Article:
By Agence France-Presse
Muslim brothers from a wealthy Sri Lankan family plotted and carried out two of the Easter suicide blasts in Colombo that killed more than 320 people, police sources told AFP Tuesday amid growing questions on whether the attackers received foreign help.
The two sons of a Colombo spice trader were among suicide bombers who hit three churches and three luxury hotels, investigators said.
An attack on a fourth hotel failed and helped lead police to the Islamist group now blamed for the assault, they added in comments later confirmed by Prime Minister Ranil Wickremesinghe.
The brothers, whose names have not been revealed, were in their late twenties and operated their own “family cell”, an investigation officer said.
The pair were members of the Islamist National Thowheeth Jama’ath (NTJ) group which the government has blamed for the attacks.
The Islamic State group also claimed responsibility in an official statement for the attacks on the “infidel holiday”.
A Sri Lankan minister said the bombers may have struck in revenge for the killing of 50 worshippers in two New Zealand mosques last month.
“Some of them might have traveled abroad and come back,” Wickremesinghe told a press conference.
One brother checked into the Cinnamon Grand hotel and the other the Shangri-La on Saturday.
The next morning, at virtually the same time, they went to the hotels’ Easter Sunday breakfast buffets and blew up explosives-laden backpacks, the officer said.
Another bomb tore through a restaurant at the nearby Kingsbury hotel. Similar explosions devastated three churches.
Another would-be suicide bomber was in the fourth hotel in Colombo, an official source told AFP.
“This man had also checked into the hotel the previous day,” the source said.
It was not known if his explosives failed or he had a change of heart.
But after the Shangri-la blast, staff became suspicious and the man was tracked to a residence near the capital. He blew himself up when confronted by police, the source said. Two bystanders were also killed.
“What we have seen from the CCTV footage is that all the suicide bombers were carrying very heavy backpacks. These appear to be crude devices made locally,” the source said.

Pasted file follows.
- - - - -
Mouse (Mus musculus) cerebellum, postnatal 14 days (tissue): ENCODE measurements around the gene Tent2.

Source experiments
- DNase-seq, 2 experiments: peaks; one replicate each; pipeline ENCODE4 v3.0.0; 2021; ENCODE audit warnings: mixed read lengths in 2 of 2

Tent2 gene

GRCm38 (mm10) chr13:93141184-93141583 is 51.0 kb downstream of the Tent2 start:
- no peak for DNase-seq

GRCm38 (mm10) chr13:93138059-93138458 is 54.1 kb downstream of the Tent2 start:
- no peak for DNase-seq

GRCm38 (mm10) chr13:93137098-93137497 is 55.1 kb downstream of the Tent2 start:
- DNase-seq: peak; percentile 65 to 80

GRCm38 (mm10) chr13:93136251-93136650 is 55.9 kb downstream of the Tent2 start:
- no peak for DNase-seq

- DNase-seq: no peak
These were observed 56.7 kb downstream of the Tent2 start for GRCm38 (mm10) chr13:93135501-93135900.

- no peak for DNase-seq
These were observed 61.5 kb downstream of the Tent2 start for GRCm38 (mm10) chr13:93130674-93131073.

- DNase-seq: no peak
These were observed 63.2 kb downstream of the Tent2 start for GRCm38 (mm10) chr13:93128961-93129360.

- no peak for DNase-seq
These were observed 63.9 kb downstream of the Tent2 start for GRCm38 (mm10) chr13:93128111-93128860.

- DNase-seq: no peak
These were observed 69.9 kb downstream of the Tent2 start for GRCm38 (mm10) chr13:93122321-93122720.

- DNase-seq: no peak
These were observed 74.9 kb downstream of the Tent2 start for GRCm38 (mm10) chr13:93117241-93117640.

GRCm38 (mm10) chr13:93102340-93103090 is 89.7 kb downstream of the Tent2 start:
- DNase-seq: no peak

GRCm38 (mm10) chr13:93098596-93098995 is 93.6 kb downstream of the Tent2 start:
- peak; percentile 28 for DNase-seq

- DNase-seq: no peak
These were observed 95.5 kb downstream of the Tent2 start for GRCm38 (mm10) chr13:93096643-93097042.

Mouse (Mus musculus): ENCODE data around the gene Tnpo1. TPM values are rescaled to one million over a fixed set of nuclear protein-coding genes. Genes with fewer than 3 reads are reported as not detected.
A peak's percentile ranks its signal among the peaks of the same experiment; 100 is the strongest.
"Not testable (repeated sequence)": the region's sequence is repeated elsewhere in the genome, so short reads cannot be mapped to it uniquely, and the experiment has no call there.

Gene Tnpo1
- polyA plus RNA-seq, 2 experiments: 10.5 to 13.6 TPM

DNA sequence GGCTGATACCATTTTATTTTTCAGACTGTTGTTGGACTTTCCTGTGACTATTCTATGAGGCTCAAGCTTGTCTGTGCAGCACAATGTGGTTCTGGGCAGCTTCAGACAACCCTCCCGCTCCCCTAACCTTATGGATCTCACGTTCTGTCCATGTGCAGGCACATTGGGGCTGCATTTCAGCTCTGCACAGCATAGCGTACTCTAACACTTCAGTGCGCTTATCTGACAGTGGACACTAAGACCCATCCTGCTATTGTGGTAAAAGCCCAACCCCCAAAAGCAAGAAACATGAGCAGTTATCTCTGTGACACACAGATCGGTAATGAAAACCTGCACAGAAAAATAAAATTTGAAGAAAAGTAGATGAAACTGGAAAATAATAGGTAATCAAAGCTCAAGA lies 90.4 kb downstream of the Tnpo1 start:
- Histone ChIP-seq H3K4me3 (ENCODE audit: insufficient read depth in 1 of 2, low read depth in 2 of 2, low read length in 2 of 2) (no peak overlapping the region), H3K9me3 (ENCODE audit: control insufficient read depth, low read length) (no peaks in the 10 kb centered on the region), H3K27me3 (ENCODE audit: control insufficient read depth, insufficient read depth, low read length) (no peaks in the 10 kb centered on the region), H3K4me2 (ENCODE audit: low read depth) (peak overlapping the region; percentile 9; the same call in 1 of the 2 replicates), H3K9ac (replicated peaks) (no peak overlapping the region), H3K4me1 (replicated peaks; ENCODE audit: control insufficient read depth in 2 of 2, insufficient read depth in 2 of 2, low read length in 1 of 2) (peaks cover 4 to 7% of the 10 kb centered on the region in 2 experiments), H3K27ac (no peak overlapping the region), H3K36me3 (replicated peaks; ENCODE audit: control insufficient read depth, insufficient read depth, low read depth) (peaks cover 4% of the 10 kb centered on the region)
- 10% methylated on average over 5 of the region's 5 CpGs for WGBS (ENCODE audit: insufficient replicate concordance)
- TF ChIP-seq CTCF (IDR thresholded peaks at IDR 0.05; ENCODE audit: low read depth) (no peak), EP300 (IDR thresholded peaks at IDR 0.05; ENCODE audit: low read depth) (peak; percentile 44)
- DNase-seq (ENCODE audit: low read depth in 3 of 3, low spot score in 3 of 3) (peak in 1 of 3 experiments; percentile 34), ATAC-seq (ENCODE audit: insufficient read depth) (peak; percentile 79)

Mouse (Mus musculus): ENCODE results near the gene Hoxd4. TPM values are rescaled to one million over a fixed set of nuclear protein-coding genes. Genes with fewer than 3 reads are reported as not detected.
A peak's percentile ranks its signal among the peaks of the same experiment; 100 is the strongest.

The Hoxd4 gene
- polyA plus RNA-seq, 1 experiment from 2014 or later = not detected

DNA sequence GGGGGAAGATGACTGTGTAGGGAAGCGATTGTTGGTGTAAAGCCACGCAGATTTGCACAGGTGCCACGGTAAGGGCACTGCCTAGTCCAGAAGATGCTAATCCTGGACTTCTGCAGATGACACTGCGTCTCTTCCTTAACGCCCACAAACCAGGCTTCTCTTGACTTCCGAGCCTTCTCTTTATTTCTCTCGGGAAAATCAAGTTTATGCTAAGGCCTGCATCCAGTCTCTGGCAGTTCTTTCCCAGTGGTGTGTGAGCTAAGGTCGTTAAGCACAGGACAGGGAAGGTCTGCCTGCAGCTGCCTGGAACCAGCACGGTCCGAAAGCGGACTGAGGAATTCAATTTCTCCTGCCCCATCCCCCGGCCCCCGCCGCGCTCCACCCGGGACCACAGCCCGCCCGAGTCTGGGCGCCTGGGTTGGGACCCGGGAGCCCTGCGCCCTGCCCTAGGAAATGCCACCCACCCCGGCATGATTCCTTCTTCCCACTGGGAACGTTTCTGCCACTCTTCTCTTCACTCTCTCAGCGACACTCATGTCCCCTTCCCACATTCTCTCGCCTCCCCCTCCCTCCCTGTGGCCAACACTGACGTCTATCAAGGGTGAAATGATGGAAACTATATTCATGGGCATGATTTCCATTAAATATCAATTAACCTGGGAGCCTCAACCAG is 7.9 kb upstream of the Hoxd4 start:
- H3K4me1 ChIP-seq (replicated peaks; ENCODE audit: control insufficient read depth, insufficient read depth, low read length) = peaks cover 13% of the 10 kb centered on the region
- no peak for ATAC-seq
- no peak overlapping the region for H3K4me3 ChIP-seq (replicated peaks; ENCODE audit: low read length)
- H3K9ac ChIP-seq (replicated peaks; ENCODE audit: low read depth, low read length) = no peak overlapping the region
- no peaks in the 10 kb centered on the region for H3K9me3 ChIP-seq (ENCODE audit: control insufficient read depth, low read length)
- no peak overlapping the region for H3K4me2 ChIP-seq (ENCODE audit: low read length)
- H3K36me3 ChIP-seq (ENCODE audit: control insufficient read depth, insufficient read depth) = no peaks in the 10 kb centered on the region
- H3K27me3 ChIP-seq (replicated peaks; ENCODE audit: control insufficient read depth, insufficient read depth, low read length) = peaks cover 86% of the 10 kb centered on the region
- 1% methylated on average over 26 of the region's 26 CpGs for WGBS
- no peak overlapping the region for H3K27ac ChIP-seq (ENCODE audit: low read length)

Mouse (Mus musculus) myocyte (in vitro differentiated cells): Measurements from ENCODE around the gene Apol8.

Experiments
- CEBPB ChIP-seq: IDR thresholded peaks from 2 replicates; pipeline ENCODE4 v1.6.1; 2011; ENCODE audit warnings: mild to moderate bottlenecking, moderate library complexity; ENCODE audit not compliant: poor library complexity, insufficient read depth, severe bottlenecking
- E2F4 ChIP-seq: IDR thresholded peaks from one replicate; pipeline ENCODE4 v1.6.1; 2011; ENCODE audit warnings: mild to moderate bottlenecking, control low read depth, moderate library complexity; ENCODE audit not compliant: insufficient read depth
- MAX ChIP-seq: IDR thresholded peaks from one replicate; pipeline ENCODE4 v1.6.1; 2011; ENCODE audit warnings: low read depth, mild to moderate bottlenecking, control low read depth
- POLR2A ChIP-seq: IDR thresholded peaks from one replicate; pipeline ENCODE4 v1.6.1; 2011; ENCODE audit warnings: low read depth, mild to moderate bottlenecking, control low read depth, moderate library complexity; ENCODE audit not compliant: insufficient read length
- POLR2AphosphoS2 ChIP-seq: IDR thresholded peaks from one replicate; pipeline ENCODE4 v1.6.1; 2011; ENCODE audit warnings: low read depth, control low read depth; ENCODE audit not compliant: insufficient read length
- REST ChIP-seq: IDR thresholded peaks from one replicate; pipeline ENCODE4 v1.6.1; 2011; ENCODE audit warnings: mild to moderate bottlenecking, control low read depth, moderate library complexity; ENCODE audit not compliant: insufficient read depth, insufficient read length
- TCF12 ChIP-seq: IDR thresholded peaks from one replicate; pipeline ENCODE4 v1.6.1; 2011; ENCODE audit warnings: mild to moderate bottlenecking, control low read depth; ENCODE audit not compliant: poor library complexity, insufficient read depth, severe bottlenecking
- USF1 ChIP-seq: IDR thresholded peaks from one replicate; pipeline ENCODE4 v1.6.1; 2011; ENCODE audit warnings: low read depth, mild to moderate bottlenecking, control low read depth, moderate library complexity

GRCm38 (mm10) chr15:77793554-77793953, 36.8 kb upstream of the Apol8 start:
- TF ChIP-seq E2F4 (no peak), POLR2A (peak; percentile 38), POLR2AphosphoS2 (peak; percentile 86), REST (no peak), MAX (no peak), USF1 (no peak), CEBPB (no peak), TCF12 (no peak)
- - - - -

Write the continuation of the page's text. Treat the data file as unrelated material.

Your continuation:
With 321 people dead, including at least 39 foreign nationals, and over 500 wounded, Sri Lanka has declared a state of emergency and launched a desperate hunt to head off more attacks.
At least 40 people were under arrest Tuesday over one of the worst militant strikes ever staged in Asia.
The whereabouts of the brothers’ parents were unknown. But the blasts had a further impact on the family.
One brother gave false identity details when he checked into the hotel, the investigator said. The other gave a real address which led police commandos to their family home in a commercial area of Colombo.
“When the Special Task Force went there to investigate, one brother’s wife set off explosives killing herself and her two children,” the officer said.
“It was a single terror cell operated by one family,” the investigator said.
“They had the cash and the motivation. They operated the cell and it is believed they influenced their extended family.”
Three police commandos were also killed in the blast, and several extended family members are among those in detention.
The brothers had been involved in their father’s lucrative spice export business, investigators said.
It was not known if they were in contact with the other bombers, however.
A focus of the inquiry will be any foreign influence in their radicalization and how the children of such a wealthy family had become involved, an official source said.
“What we have gathered so far is that they had indicated to their close family what they were going to do,” another senior police officer said.
“It looks like they were inspired by foreign terrorist groups, but to what extent they had direct links is still unclear.”
– Police alert –
Sri Lanka police chief Pujith Jayasundara issued an alert on April 11 that the NTJ could launch suicide attacks against churches and other targets.
NTJ leader Zahran Hashmi was linked to the vandalizing of Buddha statues on December 26 at the central town of Mawanella. His whereabouts now are unknown.
The local Muslim community had been complaining to authorities about Hashmi since 2017.
Residents of an eastern village where he lived had demanded police action over his radical comments and acts, community leaders told AFP.
“He was a threat to moderate Muslims in the east and we had made several complaints,” one Muslim leader told AFP.
The police chief’s warnings about the NTJ were not passed to top ministers. A separate investigation is underway into why more was not done to stop the bombers.